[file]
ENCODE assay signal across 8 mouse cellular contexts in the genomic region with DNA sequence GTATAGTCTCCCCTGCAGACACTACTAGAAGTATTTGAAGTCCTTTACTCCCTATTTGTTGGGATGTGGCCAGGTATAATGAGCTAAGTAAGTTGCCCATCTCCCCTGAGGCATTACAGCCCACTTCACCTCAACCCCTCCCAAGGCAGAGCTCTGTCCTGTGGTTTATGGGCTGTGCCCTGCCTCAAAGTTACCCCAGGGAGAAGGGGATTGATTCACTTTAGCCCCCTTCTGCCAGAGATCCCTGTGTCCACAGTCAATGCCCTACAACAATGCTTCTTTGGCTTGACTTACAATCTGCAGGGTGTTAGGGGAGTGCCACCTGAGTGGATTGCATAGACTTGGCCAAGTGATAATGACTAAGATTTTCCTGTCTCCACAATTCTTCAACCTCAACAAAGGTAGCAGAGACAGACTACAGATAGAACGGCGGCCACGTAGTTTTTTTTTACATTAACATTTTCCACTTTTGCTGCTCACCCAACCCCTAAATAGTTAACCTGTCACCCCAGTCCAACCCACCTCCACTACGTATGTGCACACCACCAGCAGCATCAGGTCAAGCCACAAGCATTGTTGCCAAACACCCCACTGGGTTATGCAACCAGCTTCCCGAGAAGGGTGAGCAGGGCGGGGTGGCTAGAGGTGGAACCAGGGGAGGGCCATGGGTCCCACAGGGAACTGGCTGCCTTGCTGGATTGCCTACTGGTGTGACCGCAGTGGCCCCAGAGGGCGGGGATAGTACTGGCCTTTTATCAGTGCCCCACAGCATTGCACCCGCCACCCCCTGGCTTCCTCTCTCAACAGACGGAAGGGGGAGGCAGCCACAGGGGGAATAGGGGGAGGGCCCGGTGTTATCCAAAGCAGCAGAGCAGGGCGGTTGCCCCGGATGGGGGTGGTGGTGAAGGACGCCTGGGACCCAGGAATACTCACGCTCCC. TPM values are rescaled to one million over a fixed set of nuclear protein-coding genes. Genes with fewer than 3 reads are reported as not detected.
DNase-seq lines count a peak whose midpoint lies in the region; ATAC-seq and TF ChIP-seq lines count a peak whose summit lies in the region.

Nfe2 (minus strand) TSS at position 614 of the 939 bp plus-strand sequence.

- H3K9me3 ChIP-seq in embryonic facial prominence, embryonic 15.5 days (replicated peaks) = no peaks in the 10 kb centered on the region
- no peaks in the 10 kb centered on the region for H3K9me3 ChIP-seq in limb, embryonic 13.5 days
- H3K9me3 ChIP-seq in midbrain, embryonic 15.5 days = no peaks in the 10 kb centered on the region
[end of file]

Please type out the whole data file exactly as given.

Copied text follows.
ENCODE assay signal across 8 mouse cellular contexts in the genomic region with DNA sequence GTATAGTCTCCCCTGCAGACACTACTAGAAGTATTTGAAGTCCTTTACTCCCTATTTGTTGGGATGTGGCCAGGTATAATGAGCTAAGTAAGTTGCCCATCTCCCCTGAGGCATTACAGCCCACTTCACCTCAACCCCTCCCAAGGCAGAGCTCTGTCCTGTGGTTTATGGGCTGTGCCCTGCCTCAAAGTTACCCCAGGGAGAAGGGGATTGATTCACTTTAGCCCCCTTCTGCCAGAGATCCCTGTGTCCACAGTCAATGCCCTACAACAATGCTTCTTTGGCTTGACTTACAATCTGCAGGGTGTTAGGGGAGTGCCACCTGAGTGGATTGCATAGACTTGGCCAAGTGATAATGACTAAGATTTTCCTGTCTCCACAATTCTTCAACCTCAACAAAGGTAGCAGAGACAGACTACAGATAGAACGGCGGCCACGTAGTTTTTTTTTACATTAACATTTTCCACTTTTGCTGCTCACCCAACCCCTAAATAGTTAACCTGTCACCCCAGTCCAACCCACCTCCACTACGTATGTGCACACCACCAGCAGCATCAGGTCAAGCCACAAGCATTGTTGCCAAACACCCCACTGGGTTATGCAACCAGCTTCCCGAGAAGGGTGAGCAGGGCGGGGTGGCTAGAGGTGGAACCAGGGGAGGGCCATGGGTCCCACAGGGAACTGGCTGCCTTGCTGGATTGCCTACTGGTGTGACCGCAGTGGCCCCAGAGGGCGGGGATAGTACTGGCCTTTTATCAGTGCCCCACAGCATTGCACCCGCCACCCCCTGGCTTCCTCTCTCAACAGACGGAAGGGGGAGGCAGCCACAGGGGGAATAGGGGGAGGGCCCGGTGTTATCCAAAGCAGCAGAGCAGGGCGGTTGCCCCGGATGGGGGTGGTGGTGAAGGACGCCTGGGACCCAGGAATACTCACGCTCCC. TPM values are rescaled to one million over a fixed set of nuclear protein-coding genes. Genes with fewer than 3 reads are reported as not detected.
DNase-seq lines count a peak whose midpoint lies in the region; ATAC-seq and TF ChIP-seq lines count a peak whose summit lies in the region.

Nfe2 (minus strand) TSS at position 614 of the 939 bp plus-strand sequence.

- H3K9me3 ChIP-seq in embryonic facial prominence, embryonic 15.5 days (replicated peaks) = no peaks in the 10 kb centered on the region
- no peaks in the 10 kb centered on the region for H3K9me3 ChIP-seq in limb, embryonic 13.5 days
- H3K9me3 ChIP-seq in midbrain, embryonic 15.5 days = no peaks in the 10 kb centered on the region